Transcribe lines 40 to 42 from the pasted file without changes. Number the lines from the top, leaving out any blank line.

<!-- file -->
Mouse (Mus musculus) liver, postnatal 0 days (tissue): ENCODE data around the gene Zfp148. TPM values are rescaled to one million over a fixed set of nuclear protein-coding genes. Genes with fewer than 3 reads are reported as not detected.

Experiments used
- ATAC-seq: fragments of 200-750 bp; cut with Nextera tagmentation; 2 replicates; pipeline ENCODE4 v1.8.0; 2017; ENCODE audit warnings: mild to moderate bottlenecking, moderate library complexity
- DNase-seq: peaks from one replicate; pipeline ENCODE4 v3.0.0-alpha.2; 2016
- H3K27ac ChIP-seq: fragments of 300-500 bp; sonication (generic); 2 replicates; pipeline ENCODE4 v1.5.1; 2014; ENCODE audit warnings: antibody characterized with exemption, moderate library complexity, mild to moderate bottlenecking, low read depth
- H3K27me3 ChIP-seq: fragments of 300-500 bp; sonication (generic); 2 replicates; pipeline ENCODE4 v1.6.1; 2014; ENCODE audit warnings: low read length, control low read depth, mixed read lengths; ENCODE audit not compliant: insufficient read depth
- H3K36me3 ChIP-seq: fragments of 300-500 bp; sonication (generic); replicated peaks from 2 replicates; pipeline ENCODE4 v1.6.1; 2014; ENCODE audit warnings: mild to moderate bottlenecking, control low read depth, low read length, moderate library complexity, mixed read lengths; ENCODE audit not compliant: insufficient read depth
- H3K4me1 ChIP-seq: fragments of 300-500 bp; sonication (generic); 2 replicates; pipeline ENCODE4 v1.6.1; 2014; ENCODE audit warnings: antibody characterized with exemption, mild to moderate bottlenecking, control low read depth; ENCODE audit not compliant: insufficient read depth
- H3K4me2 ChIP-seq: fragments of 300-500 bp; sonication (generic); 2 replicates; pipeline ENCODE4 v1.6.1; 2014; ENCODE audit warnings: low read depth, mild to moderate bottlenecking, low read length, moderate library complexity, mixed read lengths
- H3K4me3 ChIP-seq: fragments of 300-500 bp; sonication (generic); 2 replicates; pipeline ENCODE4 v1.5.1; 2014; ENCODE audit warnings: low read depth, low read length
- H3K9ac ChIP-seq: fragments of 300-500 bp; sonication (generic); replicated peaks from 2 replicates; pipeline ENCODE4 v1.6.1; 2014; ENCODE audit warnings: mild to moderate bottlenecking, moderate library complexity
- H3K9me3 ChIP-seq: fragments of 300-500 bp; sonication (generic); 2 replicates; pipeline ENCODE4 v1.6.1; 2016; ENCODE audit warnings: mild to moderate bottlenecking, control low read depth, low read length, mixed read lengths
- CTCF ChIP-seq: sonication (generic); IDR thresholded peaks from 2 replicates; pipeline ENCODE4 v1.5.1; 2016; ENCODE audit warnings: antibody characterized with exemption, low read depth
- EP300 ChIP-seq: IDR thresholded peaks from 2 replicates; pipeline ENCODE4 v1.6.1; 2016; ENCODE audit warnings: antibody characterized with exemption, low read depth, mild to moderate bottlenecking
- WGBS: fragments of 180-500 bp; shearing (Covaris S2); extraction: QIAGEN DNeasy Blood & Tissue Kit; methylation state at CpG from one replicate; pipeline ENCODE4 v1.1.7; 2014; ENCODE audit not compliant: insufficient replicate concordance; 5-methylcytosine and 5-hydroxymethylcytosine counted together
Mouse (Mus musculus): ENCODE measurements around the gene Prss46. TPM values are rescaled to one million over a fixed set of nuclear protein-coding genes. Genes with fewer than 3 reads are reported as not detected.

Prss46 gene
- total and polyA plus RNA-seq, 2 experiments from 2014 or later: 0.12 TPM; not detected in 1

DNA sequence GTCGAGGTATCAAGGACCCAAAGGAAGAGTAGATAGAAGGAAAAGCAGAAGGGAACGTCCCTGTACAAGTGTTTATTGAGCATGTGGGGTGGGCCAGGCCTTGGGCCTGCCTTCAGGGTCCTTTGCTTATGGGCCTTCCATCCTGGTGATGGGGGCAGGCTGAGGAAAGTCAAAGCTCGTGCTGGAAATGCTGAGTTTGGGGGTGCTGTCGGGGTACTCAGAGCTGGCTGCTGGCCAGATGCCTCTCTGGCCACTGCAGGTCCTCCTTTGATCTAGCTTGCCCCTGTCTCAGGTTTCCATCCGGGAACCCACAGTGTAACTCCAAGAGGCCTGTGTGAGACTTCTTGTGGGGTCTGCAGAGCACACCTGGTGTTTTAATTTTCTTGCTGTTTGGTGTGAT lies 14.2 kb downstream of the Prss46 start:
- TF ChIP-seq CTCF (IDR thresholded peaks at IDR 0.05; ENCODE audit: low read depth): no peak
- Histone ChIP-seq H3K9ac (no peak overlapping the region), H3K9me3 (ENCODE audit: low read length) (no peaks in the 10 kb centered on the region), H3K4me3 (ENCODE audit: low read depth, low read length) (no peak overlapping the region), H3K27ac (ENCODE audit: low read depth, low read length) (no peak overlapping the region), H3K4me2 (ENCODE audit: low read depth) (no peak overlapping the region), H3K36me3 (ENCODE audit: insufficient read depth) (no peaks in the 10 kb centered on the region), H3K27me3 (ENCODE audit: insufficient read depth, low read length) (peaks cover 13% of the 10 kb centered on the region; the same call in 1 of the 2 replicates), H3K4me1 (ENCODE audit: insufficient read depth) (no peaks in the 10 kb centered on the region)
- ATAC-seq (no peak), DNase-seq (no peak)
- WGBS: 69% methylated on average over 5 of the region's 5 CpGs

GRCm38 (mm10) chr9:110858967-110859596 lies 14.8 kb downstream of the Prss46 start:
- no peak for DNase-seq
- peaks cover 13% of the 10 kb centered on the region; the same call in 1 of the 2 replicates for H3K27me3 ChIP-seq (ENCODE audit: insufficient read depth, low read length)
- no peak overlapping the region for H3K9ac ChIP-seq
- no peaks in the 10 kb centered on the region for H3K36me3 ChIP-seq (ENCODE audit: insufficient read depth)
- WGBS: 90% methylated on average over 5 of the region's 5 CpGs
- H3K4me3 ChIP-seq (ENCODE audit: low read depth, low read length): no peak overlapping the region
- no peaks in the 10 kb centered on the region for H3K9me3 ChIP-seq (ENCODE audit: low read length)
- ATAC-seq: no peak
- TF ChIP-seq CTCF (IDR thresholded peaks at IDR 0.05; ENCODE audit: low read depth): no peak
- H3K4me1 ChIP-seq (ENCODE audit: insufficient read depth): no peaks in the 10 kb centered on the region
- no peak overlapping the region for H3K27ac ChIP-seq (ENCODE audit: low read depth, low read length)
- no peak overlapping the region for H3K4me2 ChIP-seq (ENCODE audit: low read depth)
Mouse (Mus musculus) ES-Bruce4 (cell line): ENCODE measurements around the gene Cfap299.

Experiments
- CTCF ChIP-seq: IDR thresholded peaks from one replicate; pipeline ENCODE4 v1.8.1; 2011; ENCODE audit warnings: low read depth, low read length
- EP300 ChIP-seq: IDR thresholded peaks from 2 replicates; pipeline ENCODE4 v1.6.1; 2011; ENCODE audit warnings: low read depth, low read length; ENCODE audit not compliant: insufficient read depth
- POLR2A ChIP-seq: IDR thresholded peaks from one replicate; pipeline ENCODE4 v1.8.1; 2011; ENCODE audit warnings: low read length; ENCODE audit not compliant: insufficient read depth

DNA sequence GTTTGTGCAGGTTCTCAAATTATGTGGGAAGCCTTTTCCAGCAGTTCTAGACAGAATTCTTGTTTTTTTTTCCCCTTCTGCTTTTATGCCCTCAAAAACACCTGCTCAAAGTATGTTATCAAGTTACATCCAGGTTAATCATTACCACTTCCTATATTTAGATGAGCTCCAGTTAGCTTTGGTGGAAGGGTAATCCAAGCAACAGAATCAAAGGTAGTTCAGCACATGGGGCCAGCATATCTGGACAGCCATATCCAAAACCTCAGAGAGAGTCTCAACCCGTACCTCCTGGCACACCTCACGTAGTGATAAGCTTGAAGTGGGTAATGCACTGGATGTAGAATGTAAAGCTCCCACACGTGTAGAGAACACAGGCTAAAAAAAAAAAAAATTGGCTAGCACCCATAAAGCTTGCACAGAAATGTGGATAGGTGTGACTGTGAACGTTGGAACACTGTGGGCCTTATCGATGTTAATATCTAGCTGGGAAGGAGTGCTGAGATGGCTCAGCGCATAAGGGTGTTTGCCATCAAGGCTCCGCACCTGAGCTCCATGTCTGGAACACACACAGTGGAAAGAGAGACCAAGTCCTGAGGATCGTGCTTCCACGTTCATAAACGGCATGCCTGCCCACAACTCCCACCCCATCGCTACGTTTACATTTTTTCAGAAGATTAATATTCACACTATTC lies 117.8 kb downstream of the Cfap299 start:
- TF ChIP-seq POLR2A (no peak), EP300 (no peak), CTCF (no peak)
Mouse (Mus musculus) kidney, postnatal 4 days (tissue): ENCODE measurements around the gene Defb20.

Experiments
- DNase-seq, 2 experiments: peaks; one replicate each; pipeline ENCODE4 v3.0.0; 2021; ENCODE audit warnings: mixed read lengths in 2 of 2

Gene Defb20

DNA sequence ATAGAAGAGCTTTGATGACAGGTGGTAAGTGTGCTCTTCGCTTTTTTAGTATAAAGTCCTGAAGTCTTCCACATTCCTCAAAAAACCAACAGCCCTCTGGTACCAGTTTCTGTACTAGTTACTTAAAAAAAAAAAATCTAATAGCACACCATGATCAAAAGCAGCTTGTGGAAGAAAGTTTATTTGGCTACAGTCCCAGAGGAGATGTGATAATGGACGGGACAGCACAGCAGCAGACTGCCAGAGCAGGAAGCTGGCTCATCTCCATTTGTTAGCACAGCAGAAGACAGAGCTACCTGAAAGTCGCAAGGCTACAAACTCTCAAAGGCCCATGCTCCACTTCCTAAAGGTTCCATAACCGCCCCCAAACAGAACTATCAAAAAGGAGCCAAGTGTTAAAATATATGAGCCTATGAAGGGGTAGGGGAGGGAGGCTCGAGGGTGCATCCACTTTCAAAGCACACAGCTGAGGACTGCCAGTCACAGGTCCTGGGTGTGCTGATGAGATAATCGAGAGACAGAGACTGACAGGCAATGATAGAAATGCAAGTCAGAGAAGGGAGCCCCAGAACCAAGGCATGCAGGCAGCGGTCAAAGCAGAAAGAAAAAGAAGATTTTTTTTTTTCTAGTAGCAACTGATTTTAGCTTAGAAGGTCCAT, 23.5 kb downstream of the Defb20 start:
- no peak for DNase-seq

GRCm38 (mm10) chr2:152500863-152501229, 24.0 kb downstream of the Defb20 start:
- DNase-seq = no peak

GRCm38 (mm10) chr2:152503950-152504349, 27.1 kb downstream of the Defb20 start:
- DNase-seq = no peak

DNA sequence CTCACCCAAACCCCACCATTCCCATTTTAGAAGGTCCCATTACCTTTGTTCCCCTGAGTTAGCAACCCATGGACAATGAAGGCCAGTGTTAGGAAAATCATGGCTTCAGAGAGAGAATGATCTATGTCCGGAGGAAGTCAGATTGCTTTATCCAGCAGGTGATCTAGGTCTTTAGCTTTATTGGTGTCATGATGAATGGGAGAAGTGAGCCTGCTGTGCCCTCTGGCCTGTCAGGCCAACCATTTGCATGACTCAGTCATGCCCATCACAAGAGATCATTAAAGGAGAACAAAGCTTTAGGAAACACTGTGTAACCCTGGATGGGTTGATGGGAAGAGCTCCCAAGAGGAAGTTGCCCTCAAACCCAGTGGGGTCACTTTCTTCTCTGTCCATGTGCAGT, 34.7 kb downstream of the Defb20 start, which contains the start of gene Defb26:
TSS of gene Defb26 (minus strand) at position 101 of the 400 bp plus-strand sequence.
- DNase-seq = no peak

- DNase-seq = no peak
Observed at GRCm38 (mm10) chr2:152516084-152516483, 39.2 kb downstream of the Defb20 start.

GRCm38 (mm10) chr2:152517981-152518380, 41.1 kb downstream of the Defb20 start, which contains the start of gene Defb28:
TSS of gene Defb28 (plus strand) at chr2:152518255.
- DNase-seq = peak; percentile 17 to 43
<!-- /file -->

- EP300 ChIP-seq: IDR thresholded peaks from 2 replicates; pipeline ENCODE4 v1.6.1; 2011; ENCODE audit warnings: low read depth, low read length; ENCODE audit not compliant: insufficient read depth
- POLR2A ChIP-seq: IDR thresholded peaks from one replicate; pipeline ENCODE4 v1.8.1; 2011; ENCODE audit warnings: low read length; ENCODE audit not compliant: insufficient read depth

DNA sequence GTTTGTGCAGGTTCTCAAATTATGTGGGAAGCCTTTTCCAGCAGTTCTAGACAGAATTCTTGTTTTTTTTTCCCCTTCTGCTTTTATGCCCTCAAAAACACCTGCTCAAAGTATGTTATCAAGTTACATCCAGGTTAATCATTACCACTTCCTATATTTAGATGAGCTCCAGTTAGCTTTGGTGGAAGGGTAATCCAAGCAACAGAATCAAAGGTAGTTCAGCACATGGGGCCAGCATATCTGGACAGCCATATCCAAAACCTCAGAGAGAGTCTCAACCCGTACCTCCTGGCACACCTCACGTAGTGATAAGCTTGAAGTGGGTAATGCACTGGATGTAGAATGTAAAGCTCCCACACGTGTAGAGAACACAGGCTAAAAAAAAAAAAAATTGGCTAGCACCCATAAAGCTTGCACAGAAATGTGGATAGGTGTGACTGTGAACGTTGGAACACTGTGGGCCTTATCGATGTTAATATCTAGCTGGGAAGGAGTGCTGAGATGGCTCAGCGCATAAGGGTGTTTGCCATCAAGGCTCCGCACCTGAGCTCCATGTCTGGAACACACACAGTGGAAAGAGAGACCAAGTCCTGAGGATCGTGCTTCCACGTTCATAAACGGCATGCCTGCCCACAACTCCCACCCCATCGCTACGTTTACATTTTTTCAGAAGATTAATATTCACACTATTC lies 117.8 kb downstream of the Cfap299 start: